When it comes to online gambling, it is not regulated in Moldova. Even though the amendments to the gambling laws done in 2017 declared online gambling legal, they did not create any legal framework to regulate it. The National Lottery of Moldova is the only online gambling operator that has a license to operate in the country. No other regulation or licensing structure exists. Furthermore, unlicensed foreign gambling websites are blocked but due to the fact that there are no domestic online casinos, lotteries, bookmakers, bingo or poker websites, players gamble online on unlicensed websites without being penalized.
Gambling and games of chance in general in Romania are regulated through the Government Emergency Ordinance 77/2009 on the organization.
Gambling and games of chance in general in Romania are regulated through the Government Emergency Ordinance 77/2009 on the organization and operation of games of chance as a main governing act, along with subsequent ordinances, instructions and decisions issued mainly by the National Gambling Office as the competent authority and part of the central public administration, subordinated to the Romanian government. The legal gambling age in Romania is 18.
This framework sets up a licensing regime for all games of chance, defined as activities with a potential win reward; in which there is a public offer for participation in game for which the participant pays a certain entry fee; whose rules have been approved by the National Gambling Office; and where winnings are decided after random selection of the event results. In addition to the forementioned, activities where the beneficiaries of the awards are decided based on the results of events or competitions produced without the involvement of the organizers also fall within the scope of the definition of games of chance. On the other hand, skill games and “social gaming” do not fall under this category and are therefore generally outside the scope of the gambling regulation.
Gambling operators who perform any kind of activities that fall within the scope of a definition of the games of chance as laid out above must obtain a gambling license as well as the appropriate gambling authorization. Only operators based within the EU, EEA or Swiss Confederation can apply for these licenses and there are no limits on the number of gambling licenses that can be issued. This means that in Romania there is no legal requirement for the organizer to be domestic company. Once a license is issued it is valid for 10 years (except for temporary games of chance licenses, which are valid for three months), the mentioned gambling authorization must be renewed annually, with the same exception being made for temporary games of chance. The license costs include annual contributions to the Public Foundation for Responsible Gaming, licensing fees and authorization fees. The forementioned fees vary depending on the type of game and whether they are issued for the Bucharest city area or that of some other Romanian city. Licensing fees are determined as fixed annual fees ranging from EUR 5,000 for tombola or poker clubs to EUR 95,000 for land-based casinos, while authorizations fees are generally linked to an operator’s revenue (along with setting the fee minimum, e.g. EUR 90,000 for betting) or number of locations/gaming means (e.g. EUR 3,600 for each slot machine with unlimited winnings). An operator of online gambling must also pay a fixed annual fee which ranges from EUR 6,000 (when the turnover of the operator is less than EUR 500,000) to EUR 120,000 (when the turnover of the operator exceeds EUR 10 mio) with authorization tax also being tied to an operator’s revenue.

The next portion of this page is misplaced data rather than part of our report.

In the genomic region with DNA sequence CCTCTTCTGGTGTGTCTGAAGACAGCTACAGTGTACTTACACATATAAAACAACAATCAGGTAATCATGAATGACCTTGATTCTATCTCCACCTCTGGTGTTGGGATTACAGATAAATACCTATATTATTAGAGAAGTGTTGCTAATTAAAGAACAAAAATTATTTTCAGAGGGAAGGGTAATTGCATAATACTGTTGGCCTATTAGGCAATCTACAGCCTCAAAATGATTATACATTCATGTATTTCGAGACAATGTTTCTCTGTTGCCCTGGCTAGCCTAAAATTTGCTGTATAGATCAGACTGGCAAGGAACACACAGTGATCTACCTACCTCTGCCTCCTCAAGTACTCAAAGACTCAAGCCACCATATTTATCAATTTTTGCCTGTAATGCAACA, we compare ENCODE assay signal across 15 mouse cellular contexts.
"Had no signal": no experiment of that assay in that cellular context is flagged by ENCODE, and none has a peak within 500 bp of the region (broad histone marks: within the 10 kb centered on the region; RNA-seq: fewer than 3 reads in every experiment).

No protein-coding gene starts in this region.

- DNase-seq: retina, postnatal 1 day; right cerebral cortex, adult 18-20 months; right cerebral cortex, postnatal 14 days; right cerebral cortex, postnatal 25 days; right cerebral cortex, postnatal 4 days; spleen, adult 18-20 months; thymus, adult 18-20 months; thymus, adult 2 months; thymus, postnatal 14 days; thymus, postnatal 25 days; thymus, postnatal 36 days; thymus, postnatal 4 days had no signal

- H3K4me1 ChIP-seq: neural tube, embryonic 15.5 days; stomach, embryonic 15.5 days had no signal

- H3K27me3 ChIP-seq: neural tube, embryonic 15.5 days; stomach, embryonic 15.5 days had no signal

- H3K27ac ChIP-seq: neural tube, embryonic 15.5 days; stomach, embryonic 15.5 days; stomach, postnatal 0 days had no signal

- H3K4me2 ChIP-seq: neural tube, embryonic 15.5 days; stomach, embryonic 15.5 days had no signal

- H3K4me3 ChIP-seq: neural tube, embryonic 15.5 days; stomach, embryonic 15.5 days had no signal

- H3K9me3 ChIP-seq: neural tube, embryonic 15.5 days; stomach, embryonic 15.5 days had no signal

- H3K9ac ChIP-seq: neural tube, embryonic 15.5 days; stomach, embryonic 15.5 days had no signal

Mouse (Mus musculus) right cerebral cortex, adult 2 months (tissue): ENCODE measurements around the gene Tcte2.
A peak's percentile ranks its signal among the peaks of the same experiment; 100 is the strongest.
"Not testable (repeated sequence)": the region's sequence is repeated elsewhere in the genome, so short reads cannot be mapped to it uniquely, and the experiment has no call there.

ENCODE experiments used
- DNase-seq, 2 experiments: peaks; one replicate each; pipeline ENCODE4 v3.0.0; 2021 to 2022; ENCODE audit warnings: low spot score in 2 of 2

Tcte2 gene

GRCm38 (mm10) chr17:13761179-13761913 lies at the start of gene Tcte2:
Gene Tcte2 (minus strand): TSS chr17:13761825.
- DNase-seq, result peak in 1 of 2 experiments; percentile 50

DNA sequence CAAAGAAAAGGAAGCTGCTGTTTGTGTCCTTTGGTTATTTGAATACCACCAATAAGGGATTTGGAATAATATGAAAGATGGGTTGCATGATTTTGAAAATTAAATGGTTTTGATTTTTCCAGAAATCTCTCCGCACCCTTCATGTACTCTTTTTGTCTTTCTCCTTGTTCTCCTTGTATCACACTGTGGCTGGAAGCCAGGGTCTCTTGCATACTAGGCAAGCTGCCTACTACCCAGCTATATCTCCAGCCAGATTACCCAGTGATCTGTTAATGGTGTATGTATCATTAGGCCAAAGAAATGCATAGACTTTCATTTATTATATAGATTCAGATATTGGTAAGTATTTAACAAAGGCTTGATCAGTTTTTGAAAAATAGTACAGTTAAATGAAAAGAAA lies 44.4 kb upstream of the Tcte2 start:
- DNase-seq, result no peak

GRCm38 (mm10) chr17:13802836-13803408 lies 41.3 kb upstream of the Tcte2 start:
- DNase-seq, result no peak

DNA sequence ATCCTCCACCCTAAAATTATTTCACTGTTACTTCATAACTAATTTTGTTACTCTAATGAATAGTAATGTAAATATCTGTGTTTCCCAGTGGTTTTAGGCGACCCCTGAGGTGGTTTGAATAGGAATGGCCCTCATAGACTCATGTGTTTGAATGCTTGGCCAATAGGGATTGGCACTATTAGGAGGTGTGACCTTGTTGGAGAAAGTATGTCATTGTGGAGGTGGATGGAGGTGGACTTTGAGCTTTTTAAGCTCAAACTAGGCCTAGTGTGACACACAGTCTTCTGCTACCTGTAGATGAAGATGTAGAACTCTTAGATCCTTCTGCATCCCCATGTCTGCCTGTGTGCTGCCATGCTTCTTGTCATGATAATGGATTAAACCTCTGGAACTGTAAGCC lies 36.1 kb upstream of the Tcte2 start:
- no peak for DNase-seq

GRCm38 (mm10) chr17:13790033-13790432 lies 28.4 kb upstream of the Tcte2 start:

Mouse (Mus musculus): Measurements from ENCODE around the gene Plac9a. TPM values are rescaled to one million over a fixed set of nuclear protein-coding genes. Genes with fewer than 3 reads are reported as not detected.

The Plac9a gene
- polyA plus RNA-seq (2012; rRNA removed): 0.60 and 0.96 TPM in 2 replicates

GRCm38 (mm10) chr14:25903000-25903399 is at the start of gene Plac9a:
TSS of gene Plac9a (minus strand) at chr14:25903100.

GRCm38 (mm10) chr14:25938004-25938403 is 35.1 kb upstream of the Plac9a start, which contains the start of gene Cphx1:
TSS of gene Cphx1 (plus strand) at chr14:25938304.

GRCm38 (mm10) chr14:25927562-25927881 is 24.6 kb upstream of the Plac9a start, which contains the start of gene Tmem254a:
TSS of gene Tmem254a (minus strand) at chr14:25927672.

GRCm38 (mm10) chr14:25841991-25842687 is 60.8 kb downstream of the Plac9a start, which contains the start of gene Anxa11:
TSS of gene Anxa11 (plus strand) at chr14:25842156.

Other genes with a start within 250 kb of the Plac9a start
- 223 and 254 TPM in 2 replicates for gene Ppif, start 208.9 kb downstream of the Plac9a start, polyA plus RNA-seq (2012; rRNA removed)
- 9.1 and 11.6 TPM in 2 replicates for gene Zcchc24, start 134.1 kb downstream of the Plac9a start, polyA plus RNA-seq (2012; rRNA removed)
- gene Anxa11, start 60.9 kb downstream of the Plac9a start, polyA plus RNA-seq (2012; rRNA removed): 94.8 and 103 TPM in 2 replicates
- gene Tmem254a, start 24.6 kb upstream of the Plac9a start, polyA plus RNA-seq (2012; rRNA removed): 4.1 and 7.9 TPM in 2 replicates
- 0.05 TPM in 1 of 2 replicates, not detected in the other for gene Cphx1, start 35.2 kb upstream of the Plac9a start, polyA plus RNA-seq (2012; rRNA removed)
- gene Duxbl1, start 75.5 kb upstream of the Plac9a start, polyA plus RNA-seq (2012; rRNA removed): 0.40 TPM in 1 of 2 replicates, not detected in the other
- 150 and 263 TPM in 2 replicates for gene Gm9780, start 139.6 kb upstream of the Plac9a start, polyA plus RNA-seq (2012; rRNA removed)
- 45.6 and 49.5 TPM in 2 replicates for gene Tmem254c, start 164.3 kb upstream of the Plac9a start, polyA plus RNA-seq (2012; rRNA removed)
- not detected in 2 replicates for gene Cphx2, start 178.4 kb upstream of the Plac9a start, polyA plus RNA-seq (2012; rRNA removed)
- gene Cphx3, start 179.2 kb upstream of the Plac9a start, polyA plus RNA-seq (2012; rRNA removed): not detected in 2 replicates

Moreover, the regulation differentiates the B2C licenses (Class 1 license) apart from B2B licenses (Class 2 license), whereas Class 2 licenses are needed in relation to the following service categories being provided in relation to games of chance operations:
• Manufacturers, producers and distributors of gaming equipment;
• Gambling software developers (which also include live-casino streaming operators);
• Platform hosting providers;
• Data centers;
• Payment processors;
• Marketing affiliates; and
Certifiers, auditors, and conformity assessment bodies
Romania legalized online gambling activities in 2010. The National Gambling Office issued its first online gambling licenses in 2015 and immediately published a blacklist of the sites that violate the country’s online gambling regulations and organized a blockage of such ISP addresses. On the other hand, it is a general rule that Romanian licensed online gambling sites remain accessible to foreigners.
In view of the new developments in the established legal framework and expected changes, it should be noted that there are several proposals concerning a series of restrictions on gambling advertising (e.g. advertising prohibited during the day) as well as other social gambling responsibility obligations (e.g. prohibiting slot machines being located within less than a 200m distance from educational institutions and the obligatory display of informative banners on the risks of gambling addiction) as well as in respect of players well-being (e.g. systems for organization of self-exclusion, etc).
DISCLAIMER: Law Firm Anđelović, Siketić & Tomić d.o.o. wish to avoid inaccuracies and, whilst every precaution has been taken to ensure that information contained in this report is accurate, no liability is accepted for errors or omissions, however caused.